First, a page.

21 Gautam N. Yadama and Michael Sherraden, “Effect of Assets on Attitudes and Behaviors: Advance Test of a Social Policy Proposal,” Social Work Research 20 (1996):3-11. However, they also reported that more connectedness in the earlier year was associated with slightly higher savings in the latter year. Higher 1968 home values were also associated with slightly higher connectedness later, but the relationship was too small to rule out chance.

22 Thomas M. Shapiro and Heather Beth Johnson, “Family Assets and School Access: Race and Class in the Structuring of Educational Opportunity,” in Inclusion in the American Dream: Assets, Poverty, and Public Policy, edited by Michael Sherraden, New York: Oxford University Press, 2005. Lisa L. Mohanty and Lakshmi K. Raut, "Home Ownership and School Outcomes of Children: Evidence from the PSID Child Development Supplement," American Journal of Economics and Sociology 68, no. 2 (2009): 465-489.

23 Rachel A. Woldoff, “Living Where the Neighbors Are Invested: Wealth and Racial/Ethnic Differences in Individuals’ Neighborhood Home Ownership Rates,” in Wealth Accumulation and Communities of Color in the United States, edited by Jessica Gordon Nembhard and Ngina Chiteji, Ann Arbor, MI: University of Michigan Press, 2006.

24 Haurin, Parcel, and Haurin.

25 Trina R. Williams Shanks, Youngmi Kim, Vernon Loke, and Mesmin Destin, “Assets and Child Well-Being in Developed Countries,” Children and Youth Services Review 32(11), 2011: 1488-1496.

26 Kim M. Lloyd and Scott J. South, “Contextual Influences on Young Men's Transition to First Marriage,” Social Forces 74 (3), 1996: 1097-119. Scanlon and Page-Adams. John Bynner and Will Paxton, The Asset-Effect (London: Institute for Public Policy Research, 2001). Jeanne Lafortune and Corinne Low, “Tying the Double-Knot: The Role of Assets in Marriage Commitment,” American Economic Review 107(5): 163-167, 2017.

27 Jeanne Lafortune and Corinne Low, “Collateralized Marriage,” December 4, 2019, and Lyman Stone, “The Global Fertility Crisis”, National Review, January 27, 2020,

28 While some suggest that USAs would simply provide a tax advantage for savings that would happen anyway, the Heritage Foundation’s Adam Michel notes that in both the UK and Canada, savings increased in tax-neutral accounts among USA holders rather than crowding out retirement savings, with nearly a quarter increase in savings among low-income savers in the UK. Michel, Adam. “Universal Savings Accounts Can Help All Americans Build Savings.” The Heritage Foundation. Accessed March 12, 2020.

29 Past USA proposals include Michel, Adam. “Universal Savings Accounts Can Help All Americans Build Savings.” The Heritage Foundation. Accessed March 12, 2020.; Chris Edwards and Ernest Christian, “Turning Roth IRAs into Universal Savings Accounts,”; Ryan Bourne and Chris Edwards, “Tax Reform and Savings: Lessons from Canada and the United Kingdom,”

30 Earned income generally refers to income from participating in a business or trade. Many account holders may not have earned income in a given year, but may have the resources to contribute otherwise. In Canada, earned income is not a requirement to contribute to a TFSA, but contributions are not tax-deductible. Canada Revenue Agency. “Government of Canada.” Government of Canada, December 4, 2019. Nonetheless, Chris Edwards and Ernest Christian correctly point out that contributions would have to be in cash, such that “current savers would have to sell securities and pay tax before they could deposit existing funds into a USA.”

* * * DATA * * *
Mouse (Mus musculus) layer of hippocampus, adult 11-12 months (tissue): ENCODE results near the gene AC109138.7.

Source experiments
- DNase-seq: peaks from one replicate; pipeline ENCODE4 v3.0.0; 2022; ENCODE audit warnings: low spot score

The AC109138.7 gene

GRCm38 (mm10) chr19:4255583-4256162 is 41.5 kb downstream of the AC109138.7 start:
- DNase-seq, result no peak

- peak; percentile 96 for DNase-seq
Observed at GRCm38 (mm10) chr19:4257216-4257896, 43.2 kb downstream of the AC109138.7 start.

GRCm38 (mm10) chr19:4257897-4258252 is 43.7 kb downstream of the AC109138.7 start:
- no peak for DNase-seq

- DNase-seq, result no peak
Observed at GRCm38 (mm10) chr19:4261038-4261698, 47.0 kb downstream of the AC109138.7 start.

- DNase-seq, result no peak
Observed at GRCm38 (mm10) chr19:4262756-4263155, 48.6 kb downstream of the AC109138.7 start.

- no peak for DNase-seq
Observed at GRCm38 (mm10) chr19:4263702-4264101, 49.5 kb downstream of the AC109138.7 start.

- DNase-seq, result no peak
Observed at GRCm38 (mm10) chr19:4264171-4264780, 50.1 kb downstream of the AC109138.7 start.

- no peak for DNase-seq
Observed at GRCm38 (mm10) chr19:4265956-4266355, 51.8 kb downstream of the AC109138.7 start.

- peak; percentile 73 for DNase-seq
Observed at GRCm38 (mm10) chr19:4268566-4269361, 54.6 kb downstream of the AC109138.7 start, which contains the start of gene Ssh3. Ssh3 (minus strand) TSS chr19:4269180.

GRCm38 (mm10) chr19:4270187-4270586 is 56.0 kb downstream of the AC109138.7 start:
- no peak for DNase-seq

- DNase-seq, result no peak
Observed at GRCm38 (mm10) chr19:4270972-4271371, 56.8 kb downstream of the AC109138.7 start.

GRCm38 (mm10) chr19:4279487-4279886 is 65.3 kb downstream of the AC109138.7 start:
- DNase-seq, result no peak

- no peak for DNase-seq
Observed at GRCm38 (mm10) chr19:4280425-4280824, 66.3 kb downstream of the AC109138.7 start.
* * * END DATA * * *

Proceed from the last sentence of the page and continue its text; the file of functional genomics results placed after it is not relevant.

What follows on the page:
31 Unlike in traditional investment and savings accounts, where business like day trading may be a common taxable event, day trading in USAs should be discouraged and counted as business income, subject to tax. The Canadian Revenue Agency has offered some clarification of what it considers to be business activity within TFSAs, which would be subject to tax on the profits. Jamie Golombek, “Stop using your TFSA to frequently trade stocks — the CRA may see it as taxable business income,” Financial Post, June 23, 2017,

32 However, some states offer tax deductibility for 529 contributions.

33 While some might advocate sun-setting defined contribution plans and traditional IRAs too, many Americans might prefer to retain these accounts. They might believe they will be in lower tax brackets when older than when they are younger, or they might fear that the federal government could institute taxes on USA earnings in the future.

34 The limit should be increased to account for inflation each year and for the annual increase in 401(k) contribution limits.

35 The higher contribution limit arguably would eliminate the need for “catch up” contributions for older savers.

36 The elimination of 529 accounts would not affect the treatment of parental college savings for purposes of financial aid calculations.

37 Dorfman, Jeffrey. “Welfare Offers Short-Term Help And Long-Term Poverty, Thanks To Asset Tests.” Forbes. Forbes Magazine, October 17, 2016. Michael D. Tanner, The Inclusive Economy: How to Bring Wealth to America’s Poor (Washington DC: Cato Institute, 2018). See also: Michael Tanner, “Why Are People Poor?” National Review, December 5, 2018,

38 Henry Chen and Robert I. Lerman, “Do Asset Limits in Social ProgramsAffect the Accumulation of Wealth?” Opportunity and Ownership Project, The Urban Institute, August 2005,; see also: Leah Hamilton, “Asset Limits in Public Assistance and Savings Behavior Among Low-Income Families,” Working Paper, The Pew Charitable Trusts, September 2017,

39 Modification made after release on 5/26/2020.